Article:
PRISTINA, Kosovo -- The Albanian youths sit sprawled across a sofa in one of Pristina's many cafes. They appear half-asleep, their eyes ringed by dark circles. They are among the growing number of young people here who have joined Kosovo's fast growing drug culture.
A small bag of marijuana, the most popular drug in Kosovo, costs around ten German marks, or a little over $5. A well-organized distribution network is already established, with dozens of youthful dealers ready to supply hundreds of customers.
Ben says he's a dealer. He says he makes at least ten sales of marijuana or hashish a day. "Nine months ago, when I started to deal, I only had a few clients. Now I've got loads. Marijuana sells the best," he says.
Drugs enter Kosovo from either Albania and Macedonia. While much of the imported marijuana is for local consumption, the more expensive drugs, like cocaine and heroin, only pass through here on their way to Western Europe.
International narcotics experts believe the province's drug smugglers are handling up to five tons of heroin a month, more than twice the amount they were trafficking before the war.
"It's coming through easier and cheaper -- and there's much more of it," Marko Nicovic, vice-president of the International Enforcement Officers' Association, was recently quoted as saying in The Guardian newspaper. "If this goes on, we are predicting a heroin boom in Western Europe on the same scale as the one in the early 80s."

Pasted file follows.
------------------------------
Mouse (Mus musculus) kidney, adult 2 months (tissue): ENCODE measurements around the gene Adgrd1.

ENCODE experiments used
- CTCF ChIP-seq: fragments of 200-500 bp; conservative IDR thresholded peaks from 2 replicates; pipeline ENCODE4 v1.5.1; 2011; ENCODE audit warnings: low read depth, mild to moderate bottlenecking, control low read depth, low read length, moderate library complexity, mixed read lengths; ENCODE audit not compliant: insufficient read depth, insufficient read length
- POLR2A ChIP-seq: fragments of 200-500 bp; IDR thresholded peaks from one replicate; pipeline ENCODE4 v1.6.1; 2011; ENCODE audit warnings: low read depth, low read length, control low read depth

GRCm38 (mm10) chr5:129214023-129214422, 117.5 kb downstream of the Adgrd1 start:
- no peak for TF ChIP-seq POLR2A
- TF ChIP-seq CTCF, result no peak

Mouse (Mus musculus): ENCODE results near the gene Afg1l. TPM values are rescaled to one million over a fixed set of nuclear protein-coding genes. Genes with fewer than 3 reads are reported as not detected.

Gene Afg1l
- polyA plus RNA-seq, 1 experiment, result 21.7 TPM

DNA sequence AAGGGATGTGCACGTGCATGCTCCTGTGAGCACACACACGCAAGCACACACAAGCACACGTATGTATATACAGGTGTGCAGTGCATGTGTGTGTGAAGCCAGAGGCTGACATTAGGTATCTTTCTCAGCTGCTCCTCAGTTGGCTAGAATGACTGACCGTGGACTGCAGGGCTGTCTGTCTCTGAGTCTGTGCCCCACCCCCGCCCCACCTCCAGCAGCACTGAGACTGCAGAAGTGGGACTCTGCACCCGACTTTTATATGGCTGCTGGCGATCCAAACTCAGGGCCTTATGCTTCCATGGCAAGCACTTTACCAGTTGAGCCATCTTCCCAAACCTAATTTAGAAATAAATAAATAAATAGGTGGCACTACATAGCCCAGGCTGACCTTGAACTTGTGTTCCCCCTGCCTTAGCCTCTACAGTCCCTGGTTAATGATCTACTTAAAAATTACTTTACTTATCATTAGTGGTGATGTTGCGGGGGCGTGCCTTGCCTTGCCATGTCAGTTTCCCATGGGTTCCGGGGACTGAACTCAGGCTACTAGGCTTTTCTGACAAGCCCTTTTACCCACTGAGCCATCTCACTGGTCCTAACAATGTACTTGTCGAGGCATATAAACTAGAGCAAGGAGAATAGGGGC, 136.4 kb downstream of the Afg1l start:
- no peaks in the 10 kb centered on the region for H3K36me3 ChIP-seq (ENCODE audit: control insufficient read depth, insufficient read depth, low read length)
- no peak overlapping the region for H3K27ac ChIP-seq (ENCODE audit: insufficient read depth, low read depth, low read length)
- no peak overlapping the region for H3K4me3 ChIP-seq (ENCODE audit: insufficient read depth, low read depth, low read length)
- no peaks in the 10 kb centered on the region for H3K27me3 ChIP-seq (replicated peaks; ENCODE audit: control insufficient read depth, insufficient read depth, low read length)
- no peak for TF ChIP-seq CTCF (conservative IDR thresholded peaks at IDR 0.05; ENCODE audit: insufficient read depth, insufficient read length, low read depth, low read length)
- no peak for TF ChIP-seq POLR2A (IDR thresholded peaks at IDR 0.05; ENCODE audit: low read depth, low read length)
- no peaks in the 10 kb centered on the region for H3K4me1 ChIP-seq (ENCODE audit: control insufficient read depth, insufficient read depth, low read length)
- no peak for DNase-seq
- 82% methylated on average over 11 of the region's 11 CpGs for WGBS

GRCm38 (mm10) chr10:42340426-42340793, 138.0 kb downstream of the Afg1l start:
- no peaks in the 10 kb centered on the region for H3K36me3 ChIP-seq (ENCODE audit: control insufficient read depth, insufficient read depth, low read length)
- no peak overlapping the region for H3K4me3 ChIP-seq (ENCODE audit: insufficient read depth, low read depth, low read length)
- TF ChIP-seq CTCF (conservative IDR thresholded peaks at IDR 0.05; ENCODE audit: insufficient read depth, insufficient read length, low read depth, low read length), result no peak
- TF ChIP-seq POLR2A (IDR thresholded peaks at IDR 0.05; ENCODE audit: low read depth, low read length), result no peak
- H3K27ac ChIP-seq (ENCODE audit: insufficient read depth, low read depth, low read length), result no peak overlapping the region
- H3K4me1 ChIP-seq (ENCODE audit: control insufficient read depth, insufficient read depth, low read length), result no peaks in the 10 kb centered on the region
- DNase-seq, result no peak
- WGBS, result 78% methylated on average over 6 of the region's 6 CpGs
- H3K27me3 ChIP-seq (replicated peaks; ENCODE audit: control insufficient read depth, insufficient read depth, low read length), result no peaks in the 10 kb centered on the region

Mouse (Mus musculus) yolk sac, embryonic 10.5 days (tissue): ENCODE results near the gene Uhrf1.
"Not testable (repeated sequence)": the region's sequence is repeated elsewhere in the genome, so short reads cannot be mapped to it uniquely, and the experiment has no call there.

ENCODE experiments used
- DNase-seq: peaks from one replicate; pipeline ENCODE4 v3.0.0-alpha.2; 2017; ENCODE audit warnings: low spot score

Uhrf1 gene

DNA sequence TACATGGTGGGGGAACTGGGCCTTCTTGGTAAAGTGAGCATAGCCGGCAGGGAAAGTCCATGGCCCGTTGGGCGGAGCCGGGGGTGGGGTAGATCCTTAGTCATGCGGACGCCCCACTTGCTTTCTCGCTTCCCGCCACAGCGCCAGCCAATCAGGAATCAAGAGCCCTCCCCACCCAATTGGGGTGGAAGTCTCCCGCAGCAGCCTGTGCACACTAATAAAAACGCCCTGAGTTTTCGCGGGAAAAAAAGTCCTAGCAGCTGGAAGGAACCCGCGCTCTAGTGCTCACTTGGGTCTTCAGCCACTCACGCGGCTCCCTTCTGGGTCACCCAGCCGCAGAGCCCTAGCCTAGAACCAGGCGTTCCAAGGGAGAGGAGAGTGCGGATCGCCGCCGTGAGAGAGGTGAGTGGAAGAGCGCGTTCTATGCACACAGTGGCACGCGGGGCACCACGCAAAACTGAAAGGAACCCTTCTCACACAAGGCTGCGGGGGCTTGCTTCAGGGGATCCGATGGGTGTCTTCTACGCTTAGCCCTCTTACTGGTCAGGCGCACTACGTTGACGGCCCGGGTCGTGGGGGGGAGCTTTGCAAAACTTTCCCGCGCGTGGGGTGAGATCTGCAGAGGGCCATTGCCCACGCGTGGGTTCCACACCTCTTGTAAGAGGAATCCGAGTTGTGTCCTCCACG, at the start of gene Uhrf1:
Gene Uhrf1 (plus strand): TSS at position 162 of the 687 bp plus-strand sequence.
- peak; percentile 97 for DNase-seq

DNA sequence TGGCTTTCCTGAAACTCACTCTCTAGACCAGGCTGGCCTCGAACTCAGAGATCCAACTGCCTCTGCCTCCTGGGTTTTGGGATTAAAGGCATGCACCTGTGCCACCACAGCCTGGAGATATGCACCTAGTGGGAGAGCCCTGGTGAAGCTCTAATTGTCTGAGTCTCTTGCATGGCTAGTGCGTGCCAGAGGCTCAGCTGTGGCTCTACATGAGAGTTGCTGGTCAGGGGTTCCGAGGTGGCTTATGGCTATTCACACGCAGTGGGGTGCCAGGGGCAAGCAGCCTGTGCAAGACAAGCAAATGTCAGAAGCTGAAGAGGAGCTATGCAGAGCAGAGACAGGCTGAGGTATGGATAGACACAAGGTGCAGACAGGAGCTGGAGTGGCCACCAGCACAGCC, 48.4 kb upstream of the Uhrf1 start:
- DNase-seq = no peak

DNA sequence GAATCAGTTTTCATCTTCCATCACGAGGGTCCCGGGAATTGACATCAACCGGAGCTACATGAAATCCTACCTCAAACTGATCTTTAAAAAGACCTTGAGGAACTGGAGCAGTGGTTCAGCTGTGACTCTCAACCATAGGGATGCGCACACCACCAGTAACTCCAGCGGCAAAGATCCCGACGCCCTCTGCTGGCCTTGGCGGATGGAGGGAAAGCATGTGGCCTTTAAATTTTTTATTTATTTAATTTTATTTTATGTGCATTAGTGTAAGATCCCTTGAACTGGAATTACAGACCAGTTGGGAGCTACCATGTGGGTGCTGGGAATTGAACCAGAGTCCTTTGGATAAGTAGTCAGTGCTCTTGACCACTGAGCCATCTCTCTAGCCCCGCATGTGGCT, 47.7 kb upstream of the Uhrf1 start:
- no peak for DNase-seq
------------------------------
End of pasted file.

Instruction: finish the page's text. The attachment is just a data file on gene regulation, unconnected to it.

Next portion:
During the war in Kosovo, Albanian drug traffickers abandoned the well-established smuggling route that brought drugs from Afghanistan via Bulgaria, Macedonia and Kosovo to Western Europe. But the end of the fighting, and the absence of robust law enforcement agencies in Kosovo, saw a return of the drug traffic.
In addition, southern Albania is a major cannabis growing area, offering the impoverished local community there a much needed source of income. Once harvested, the marijuana is shipped to the northeastern Albanian town of Kukes and then onto Prizren in Kosovo. The porous border between Kosovo and Albania allows traffickers to ship drugs without much fear of capture.
The KFOR forces that patrol the Kosovo-Albanian border have had some impact on traffickers, forcing them to find alternative routes along that frontier. One Kosovar dealer concedes he now uses secondary roads and is shipping smaller amounts of drugs than before.
But for now, it appears that drug dealers in Kosovo have little to fear from the authorities. A source with the United Nations police forces here concedes that no one is currently being held on drug-related charges. While the police are "carefully following the situation," he said, "we have more important matters to deal with."
Imer Mushkollaj is editor of the Kosovo Albanian newspaper
Epoka e re and writes for the Institute
for War & Peace Reporting, a London-based independent